Which AL team do Mets want to face in World Series?
The Mets have done their part. After winning the National League East and battling past the Dodgers in the NL Division Series, they swept aside the Cubs in the NL Championship Series. Now, all they can do is wait -- and watch.
The World Series begins Tuesday night in either Kansas City or Toronto (on FOX). The Mets are in after winning their fifth NL pennant, and their first in 15 years, on Wednesday night. As for where and whom the Mets will be playing, they'll know within the next three days as they keep a close eye on the American League Championship Series between the Royals and Blue Jays.
Toronto avoided elimination on Wednesday, winning Game 5 and forcing the series back to Kansas City. With a 3-2 lead, the Royals will have another chance to clinch in tonight's Game 6 (7 p.m. ET air time on FOX Sports 1, 8 p.m. first pitch) at Kauffman Stadium.
If the Jays win behind David Price in Game 6, the series will head to a decisive Game 7 on Saturday. The AL champion will host Games 1 and 2 of the Fall Classic as a result of the league's 6-3 victory in this year's All-Star Game.
Which ALCS outcome is in the Mets' best interest? It's hard to say. They haven't played the Royals since 2013, when both clubs were drastically different than they are now. They played only four games against the Blue Jays this year and split them, winning two at Citi Field and dropping two at Rogers Centre.
Even the games they played against the Jays this year aren't indicative of how a postseason series would unfold. Need proof? Compare the Mets' regular-season track record against the Cubs -- 0-7 record, outscored 27-11 -- to the way they swept the NLCS without Chicago ever holding a lead.
Still, it seems the Blue Jays present a better matchup for the NL champion Mets.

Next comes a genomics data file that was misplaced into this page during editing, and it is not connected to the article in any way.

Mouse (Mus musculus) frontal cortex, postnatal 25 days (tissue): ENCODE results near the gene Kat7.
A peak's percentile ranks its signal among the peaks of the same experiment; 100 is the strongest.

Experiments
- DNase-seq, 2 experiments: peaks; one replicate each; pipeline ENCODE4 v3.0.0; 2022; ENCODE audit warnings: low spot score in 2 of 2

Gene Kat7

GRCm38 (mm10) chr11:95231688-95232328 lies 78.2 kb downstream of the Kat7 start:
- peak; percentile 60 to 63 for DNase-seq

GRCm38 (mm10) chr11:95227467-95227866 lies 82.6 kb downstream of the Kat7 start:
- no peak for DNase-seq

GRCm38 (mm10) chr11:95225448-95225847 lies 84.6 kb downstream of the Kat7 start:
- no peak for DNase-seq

The Cubs' lineup was full of powerful young hitters who emerged ahead of schedule. The Jays' greatest strength is their veteran middle of the order: Josh Donaldson, Jose Bautista, Edwin Encarnacion, Russell Martin and Troy Tulowitzki. But both clubs lean on one tool in particular: power.
In the NLCS, the Mets proved that their live young arms -- starters Jacob deGrom, Matt Harvey, Noah Syndergaard, and Steven Matz -- could neutralize a home run-hitting lineup with high-octane fastballs and devastating secondary pitches.
The Royals, meanwhile, employ a more contact-oriented offensive approach. Their emphasis on putting the ball in play and situational hitting might be more effective weapons against the Mets' rotation and closer Jeurys Familia.
If the ALCS goes seven games, the Mets will get a glimpse at two of the greatest challenges presented by Toronto: Price and Marcus Stroman, the one-two punch atop the Jays' rotation. Then again, the Mets already advanced past two even more devastating duos: the Dodgers' Zack Greinke and Clayton Kershaw, and the Cubs' Jake Arrieta and Jon Lester.
Kansas City's rotation has been more of a question mark in the postseason, particularly given the inconsistency of right-hander Johnny Cueto. But like last year, the Royals' hard-throwing bullpen has proven effective at shortening games, and manager Ned Yost uses his relievers aggressively in the postseason. Blue Jays manager John Gibbons, meanwhile, has had to lean heavily on young relievers Aaron Sanchez and Roberto Osuna.
So the Mets will wait and watch and, perhaps, hope for one outcome or the other. But in reality, if they play the way they did in the NLCS -- riding four games of dominant starting pitching and Daniel Murphy's inexplicable, historic offensive outburst -- their World Series opponent may not truly matter.